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University Assessment Committee Responds to Feedback from Core Competency Forum

Office of the ProvostMay 11, 2017

In Early February, the University Assessment Committee (UAC) hosted the Core Competency Forum in which faculty, students, and staff were invited to provide feedback to the UAC regarding Pacific's definitions of the core competencies and the next steps Pacific should take in response to assessment data.  During spring semester, the UAC integrated feedback from the forum into Pacific's assessment plan and has plans to incorporate additional feedback into core competency assessment. Below is a summary of how the UAC is using feedback from the forum, including responses to questions posed at the forum.

General Feedback

  • In response to faculty feedback, the UAC will map the core competencies so that curriculum alignment can be evaluated. 
  • When possible, the UAC will provide disaggregated core competency data to colleges.  The UAC includes a representative from General Education and will continue to discuss how core competencies can be integrated into the General Education curriculum. 
  • The UAC will continue to promote general knowledge of the core competencies and will engage students and faculty in figuring out ways to make these competencies better known to our students. 
  • During the coming summer, the UAC website will be updated. One request that will be considered is to create an online forum where faculty can share ideas about how they are integrating the core competencies into their work. 

Written Communication and Critical Thinking

  • Several suggestions were made regarding the definitions and rubrics for written communication and critical thinking. In response to these suggestions, the written communication and critical thinking subcommittee expanded the explanation of the term, "stylistic choices" in the written communication rubric; however, the term, "shared understanding," was not revised in the interest of a succinct rubric. Additionally, the term ethical will remain in the critical thinking definition because there are individuals both in favor and opposed to including this term in the definition, but there is not a critical mass to sway the definition one direction or another.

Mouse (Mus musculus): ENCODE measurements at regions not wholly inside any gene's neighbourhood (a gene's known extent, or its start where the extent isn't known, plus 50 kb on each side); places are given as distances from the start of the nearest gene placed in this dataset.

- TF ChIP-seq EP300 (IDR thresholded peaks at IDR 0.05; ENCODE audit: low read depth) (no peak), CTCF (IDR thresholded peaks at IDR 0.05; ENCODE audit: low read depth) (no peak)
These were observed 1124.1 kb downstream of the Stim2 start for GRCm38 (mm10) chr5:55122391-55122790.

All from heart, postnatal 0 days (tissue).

• The subcommittee reaffirms that the rubric is intended for core competency assessment, but recommends that programs incorporate the rubric into program assessment because connection between the levels of assessment can create a more coherent and articulated learning experience for students. 
  • To ensure high standards of assessment, the UAC will continue to calibrate scorers during assessment scoring sessions.  
  • Writing in the Disciplines Faculty Learning Communities will continue to address concerns about training faculty in writing instruction. Contact Eileen Camfield ( for more information. 
  • The critical thinking rubric will continue to be refined through discussions held during our critical thinking assessment session in May.